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Showing posts from December 11, 2015

Singapore students build personal flying machine

A team of eight engineering students from the National University of Singapore (NUS) have built a personal flying machine, dubbed 'Snowstorm'. It could only be demonstrated by flying it indoors, due to Singapore's legal requirements for personal aerial vehicles. Resembling a giant drone, 'Snowstorm' comprises of motors, propellers and landing gears set within a hexagonal frame and can be controlled by the person sitting in it, or remotely.

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Body left for science slips out of van on Texas road

An elderly woman's body donated to a medical research lab was discovered on the side of a north Texas road after falling through the back window of a transport van, police said on Friday. The mortuary van carrying the body of Nell Joseph, 79, was headed to a Science Care facility in Colorado on Tuesday when a rear window broke and the cadaver slid out onto the highway without the driver noticing, said police in Denton, north of Dallas. Melinda Ellsworth, a spokeswoman for Science Care, said the van was carrying multiple donors but only Joseph's body fell off the vehicle.

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Clash of dueling climate realities: Science and politics

LE BOURGET, France (AP) — Two sets of reality are clashing as climate talks go into overtime: Diplomatic real politics and hard science.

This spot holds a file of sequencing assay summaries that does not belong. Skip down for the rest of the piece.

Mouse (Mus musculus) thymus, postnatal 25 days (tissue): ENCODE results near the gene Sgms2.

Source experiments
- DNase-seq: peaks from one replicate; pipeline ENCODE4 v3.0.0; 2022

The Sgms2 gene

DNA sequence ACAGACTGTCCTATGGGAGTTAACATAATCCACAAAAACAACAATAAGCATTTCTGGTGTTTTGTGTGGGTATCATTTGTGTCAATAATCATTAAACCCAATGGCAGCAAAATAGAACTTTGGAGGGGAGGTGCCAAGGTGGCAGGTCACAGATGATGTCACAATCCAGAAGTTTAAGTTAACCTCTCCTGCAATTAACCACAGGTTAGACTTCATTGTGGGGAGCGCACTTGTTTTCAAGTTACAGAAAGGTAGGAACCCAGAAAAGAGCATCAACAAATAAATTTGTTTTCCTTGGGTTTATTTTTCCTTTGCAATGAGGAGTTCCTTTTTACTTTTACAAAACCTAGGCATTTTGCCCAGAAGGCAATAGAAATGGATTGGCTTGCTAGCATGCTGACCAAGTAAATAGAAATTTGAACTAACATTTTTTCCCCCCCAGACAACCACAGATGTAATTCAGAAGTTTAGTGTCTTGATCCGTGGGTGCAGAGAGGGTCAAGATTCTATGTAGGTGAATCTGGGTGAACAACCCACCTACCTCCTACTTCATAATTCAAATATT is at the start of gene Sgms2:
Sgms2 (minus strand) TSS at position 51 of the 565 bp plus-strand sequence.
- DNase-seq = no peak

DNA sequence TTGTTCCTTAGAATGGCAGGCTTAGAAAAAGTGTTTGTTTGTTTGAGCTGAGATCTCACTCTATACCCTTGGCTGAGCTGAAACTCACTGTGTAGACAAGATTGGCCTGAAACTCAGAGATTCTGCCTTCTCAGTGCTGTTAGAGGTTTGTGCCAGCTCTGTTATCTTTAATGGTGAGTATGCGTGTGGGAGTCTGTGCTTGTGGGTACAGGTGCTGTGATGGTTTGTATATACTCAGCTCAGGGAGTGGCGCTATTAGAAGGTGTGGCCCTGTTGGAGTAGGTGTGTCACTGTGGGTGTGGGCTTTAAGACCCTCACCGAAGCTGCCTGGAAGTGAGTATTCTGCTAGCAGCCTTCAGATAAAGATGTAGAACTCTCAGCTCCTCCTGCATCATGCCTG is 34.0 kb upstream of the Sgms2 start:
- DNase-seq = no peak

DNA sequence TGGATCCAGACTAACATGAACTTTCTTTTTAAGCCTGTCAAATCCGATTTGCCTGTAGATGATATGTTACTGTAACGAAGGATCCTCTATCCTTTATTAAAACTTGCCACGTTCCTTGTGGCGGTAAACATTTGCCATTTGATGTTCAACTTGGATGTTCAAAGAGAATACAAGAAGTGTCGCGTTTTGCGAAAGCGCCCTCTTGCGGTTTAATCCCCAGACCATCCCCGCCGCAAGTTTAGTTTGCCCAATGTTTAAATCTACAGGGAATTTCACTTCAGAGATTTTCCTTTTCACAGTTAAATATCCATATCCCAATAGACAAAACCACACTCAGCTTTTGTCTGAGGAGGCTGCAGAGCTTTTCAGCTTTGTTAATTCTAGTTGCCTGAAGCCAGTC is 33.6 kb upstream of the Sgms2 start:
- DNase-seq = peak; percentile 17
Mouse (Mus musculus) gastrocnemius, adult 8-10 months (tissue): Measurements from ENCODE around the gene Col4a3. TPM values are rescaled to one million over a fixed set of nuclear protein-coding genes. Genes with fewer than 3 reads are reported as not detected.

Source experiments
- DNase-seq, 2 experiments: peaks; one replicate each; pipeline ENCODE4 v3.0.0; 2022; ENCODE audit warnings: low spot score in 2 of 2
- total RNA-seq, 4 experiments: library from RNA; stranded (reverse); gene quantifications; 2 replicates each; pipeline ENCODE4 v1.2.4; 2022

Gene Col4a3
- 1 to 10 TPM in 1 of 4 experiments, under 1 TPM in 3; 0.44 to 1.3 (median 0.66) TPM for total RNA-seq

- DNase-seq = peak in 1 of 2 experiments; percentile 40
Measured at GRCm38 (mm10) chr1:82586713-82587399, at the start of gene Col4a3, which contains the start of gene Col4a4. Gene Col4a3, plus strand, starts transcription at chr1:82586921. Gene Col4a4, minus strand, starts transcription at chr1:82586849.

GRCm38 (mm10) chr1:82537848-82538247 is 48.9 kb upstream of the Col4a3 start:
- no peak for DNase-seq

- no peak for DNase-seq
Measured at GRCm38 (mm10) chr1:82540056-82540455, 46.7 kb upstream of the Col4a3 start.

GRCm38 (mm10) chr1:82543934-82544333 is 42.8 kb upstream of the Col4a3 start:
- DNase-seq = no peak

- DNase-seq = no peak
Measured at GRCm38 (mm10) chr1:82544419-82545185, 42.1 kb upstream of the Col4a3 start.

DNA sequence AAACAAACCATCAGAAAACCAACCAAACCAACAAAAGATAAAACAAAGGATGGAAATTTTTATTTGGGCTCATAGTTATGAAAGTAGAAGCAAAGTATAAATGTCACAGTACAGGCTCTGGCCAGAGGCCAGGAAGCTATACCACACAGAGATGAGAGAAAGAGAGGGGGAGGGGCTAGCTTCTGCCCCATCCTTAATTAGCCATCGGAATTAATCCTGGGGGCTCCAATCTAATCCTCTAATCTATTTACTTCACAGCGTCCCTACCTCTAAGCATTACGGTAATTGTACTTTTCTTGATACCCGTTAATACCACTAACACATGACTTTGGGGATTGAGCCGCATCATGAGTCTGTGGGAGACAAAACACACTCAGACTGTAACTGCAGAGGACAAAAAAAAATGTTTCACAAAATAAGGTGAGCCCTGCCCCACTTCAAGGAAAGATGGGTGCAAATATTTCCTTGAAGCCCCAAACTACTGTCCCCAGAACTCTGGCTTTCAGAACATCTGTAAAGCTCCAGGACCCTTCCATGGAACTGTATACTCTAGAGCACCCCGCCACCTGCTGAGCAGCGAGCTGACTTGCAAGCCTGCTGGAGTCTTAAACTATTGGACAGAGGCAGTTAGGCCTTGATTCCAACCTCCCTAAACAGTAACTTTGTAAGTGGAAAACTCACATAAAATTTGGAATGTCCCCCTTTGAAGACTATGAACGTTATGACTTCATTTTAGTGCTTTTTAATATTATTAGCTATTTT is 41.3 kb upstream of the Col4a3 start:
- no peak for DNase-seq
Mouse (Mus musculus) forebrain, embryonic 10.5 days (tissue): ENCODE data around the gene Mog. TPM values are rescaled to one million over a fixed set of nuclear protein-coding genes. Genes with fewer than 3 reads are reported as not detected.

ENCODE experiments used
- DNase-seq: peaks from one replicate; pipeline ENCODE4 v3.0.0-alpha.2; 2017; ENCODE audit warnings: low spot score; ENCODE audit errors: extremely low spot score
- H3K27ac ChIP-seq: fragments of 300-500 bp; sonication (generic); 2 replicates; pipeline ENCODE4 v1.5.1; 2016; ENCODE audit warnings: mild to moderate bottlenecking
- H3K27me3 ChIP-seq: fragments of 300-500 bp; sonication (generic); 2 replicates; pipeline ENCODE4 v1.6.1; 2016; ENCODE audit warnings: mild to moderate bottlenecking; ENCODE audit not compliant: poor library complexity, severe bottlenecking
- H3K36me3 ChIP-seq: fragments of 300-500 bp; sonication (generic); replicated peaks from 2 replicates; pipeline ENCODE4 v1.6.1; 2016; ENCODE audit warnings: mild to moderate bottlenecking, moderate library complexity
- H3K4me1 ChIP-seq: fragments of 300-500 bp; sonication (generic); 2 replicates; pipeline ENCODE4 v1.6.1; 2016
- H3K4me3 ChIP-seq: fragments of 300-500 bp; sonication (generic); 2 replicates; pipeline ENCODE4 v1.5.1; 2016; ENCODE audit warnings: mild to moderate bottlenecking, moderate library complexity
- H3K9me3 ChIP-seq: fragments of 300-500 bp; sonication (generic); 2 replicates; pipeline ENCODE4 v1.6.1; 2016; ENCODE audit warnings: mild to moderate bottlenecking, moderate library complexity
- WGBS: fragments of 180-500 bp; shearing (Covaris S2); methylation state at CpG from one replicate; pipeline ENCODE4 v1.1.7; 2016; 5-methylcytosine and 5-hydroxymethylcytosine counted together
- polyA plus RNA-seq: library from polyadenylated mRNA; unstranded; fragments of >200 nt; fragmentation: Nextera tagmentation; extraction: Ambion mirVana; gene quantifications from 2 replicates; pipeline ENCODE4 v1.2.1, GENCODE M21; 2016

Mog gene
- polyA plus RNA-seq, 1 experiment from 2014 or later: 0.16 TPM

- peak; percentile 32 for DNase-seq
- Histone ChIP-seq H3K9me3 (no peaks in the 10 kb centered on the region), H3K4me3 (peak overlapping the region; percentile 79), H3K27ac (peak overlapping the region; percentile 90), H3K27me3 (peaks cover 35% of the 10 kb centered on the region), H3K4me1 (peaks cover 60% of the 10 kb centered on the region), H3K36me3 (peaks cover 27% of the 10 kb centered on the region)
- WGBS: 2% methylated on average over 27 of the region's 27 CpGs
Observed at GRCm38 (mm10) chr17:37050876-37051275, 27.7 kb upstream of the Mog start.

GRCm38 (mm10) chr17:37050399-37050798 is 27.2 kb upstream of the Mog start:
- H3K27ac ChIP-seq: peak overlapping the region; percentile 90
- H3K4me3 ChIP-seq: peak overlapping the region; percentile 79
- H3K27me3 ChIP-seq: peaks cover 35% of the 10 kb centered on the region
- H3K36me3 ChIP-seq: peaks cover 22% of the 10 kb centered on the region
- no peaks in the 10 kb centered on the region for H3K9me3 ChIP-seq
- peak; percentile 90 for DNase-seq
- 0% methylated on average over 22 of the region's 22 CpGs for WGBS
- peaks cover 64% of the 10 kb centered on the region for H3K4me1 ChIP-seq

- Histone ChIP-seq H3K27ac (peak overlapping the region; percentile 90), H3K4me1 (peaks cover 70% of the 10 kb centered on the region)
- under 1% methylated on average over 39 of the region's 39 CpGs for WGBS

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Climate draft puts temperature limit out of reach - scientists

By Nina Chestney and Alister Doyle PARIS (Reuters) - A deal to slow climate change being thrashed out in Paris fails to map out steep enough cuts in carbon dioxide emissions to limit global warming to the target of at least "well below" 2 degrees Celsius (3.6 Fahrenheit), scientists said on Friday. Negotiations on the draft agreement to curb greenhouse gas emissions, blamed for warming the planet and disrupting the climate, were extended by a day on Friday to Saturday to try to overcome stubborn divisions among the 195 countries taking part. The draft text, released on Thursday and subject to revision, also proposes that emissions peak "as soon as possible", with rapid cuts thereafter towards achieving "greenhouse gas emissions neutrality in the second half of the century".


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Climate draft puts temperature limit out of reach: scientists

By Nina Chestney and Alister Doyle PARIS (Reuters) - A deal to slow climate change being thrashed out in Paris fails to map out steep enough cuts in carbon dioxide emissions to limit global warming to the target of at least "well below" 2 degrees Celsius (3.6 Fahrenheit), scientists said on Friday. Negotiations on the draft agreement to curb greenhouse gas emissions, blamed for warming the planet and disrupting the climate, were extended by a day on Friday to Saturday to try to overcome stubborn divisions among the 195 countries taking part. The draft text, released on Thursday and subject to revision, also proposes that emissions peak "as soon as possible", with rapid cuts thereafter towards achieving "greenhouse gas emissions neutrality in the second half of the century".


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The Latest: Diplomacy clashes with science at Paris talks

PARIS (AP) — The latest news related to the U.N. climate conference outside Paris. All times local:


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When Will Flu Season Start?

It may be late fall, but there's not much flu going around in the United States so far this season, according to a new report from the Centers for Disease Control and Prevention. And during the last week of November, 44 states reported minimal flu activity (the level of activity that's normal for the off season), while just two states (Oklahoma and South Carolina) reported increased, or moderate flu activity. No states reported high flu activity.